By Emily Elena Dugdale | Published Apr 29, 2020 7:45 PM
Lashauna Blanks is an inmate at the California Institution for Women (CIW) in Corona. She has a job washing the prison ambulance and other vehicles that transport sick inmates to the hospital.
There’s no way to say for sure, but Blanks fears she gave the virus to her cellmate.
“There’s over a thousand women in here, and it just so happens that my roommate gets COVID-19,” she told us in a phone interview. “That’s just crazy.”
Blanks — incarcerated since 2012 for voluntary manslaughter and slated for parole in a year — said she was informed about her cellmate’s illness and quarantined two days after she disappeared from their cell.
Still, Blanks was not tested, per state prison policy. Neither was fellow inmate April Harris, who lives on the same floor.
“They took our temperatures twice a day, slammed us down, brought our food and our medication to the doors,” said Harris, who’s been behind bars for more than 26 years for second degree murder. She said it was weeks before she was able to use the phone and pick up items at the prison commissary.
California Correctional Health Care Services policy, developed by medical experts following CDC recommendations, is to only test close contacts of positive cases if they develop symptoms of the virus, or if there’s a significant outbreak at a prison.
Still, Harris and Blanks feel overshadowed by the higher numbers of cases and more media attention at men’s prisons experiencing larger outbreaks.
‘IT’S PATRIARCHY. IT’S SEXISM.’
Romarilyn Ralston spent 23 years incarcerated herself and is now the program director for Project Rebound, a program that assists formerly incarcerated people at Cal State Fullerton.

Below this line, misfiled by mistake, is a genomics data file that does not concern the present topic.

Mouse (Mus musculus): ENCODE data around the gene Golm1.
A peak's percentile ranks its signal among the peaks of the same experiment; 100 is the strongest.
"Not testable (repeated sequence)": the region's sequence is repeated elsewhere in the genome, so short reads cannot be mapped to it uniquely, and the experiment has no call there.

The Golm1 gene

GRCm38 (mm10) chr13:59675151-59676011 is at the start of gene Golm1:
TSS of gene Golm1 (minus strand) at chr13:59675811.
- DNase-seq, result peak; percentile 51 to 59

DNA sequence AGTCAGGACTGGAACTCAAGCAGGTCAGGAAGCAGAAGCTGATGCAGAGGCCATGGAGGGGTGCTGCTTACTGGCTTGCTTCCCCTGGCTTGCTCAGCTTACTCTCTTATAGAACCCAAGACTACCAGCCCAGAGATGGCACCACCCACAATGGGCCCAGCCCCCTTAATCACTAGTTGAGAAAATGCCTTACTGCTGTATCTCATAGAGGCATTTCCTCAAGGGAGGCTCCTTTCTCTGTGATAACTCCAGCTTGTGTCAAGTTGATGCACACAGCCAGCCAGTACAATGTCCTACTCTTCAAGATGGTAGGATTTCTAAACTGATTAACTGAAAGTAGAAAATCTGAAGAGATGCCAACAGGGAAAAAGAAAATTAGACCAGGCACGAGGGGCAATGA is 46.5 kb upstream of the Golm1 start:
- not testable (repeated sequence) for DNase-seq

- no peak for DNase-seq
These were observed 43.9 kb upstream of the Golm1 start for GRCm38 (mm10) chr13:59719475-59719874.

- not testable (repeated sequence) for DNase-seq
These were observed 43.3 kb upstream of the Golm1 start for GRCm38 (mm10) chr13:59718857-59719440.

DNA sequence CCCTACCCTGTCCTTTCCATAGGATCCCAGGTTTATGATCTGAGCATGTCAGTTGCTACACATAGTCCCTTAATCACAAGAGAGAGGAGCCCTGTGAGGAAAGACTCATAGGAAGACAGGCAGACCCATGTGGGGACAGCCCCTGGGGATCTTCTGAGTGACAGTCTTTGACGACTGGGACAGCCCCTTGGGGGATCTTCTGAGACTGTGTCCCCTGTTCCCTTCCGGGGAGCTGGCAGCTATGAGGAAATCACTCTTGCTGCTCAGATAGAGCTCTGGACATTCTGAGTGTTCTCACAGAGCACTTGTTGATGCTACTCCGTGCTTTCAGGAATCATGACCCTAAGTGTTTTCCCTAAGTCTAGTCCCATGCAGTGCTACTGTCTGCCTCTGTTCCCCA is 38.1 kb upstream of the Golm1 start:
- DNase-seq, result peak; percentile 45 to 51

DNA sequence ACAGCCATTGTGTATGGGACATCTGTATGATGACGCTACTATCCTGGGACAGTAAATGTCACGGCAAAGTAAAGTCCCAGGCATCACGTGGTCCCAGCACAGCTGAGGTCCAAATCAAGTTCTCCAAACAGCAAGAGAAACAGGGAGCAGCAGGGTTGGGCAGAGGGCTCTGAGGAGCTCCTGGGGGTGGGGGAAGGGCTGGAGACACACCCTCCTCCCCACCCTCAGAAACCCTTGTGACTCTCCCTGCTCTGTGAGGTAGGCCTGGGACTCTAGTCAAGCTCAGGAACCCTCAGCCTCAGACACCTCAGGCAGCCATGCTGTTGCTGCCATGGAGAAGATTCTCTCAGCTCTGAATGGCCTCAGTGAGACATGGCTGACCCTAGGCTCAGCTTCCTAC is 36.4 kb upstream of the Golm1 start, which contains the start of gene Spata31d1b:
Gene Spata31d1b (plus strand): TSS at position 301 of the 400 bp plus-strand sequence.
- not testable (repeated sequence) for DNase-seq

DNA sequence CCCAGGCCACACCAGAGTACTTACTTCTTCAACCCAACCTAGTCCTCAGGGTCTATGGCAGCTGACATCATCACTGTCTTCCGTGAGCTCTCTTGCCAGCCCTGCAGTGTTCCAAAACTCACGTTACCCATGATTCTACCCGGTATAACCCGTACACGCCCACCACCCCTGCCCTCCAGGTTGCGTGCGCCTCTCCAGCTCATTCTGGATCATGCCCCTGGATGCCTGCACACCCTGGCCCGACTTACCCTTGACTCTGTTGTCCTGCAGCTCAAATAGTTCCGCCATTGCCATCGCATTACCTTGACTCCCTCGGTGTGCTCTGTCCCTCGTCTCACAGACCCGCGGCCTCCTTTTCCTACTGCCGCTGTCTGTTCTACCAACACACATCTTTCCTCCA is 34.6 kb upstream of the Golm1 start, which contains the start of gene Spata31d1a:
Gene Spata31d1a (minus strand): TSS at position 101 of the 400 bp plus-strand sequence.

“It’s this invisible population behind bars,” Ralston said of female prisoners. “Let’s just keep it real: It’s patriarchy. It’s sexism.”
“Women are still considered second-class citizens, and when we become incarcerated, we’re forgotten,” she said.
There are over 5,000 female inmates in the state prison system, with the vast majority at CIW and the Central California Women’s Facility (CCWF) in Chowchilla.
There are more than 113,000 male state prison inmates.
While there are far fewer women prisoners, data from the prison reform nonprofit The Prison Policy Institute shows that women’s incarceration has grown at twice the rate of men since the 1980s.
‘A TICKING TIME BOMB?’
Only 17 of CIW’s 1,566 inmates have been tested for COVID-19, along with four of CCWF’s 2,689 prisoners.
Those ratios are not dissimilar from most of the men’s state prisons.
But Blanks and Harris are worried, given the relative lack of attention paid to women’s prisons.
“I feel like we could be sitting on a ticking time bomb right now with so many more people affected that we don’t know,” Harris said.
Ralston of Project Rebound said she’s also keeping a close eye on the number of cases among staff at women’s prisons. As of Wednesday, four employees in the two largest women’s facilities had tested positive.
“As their numbers go up, our numbers will go up,” she said.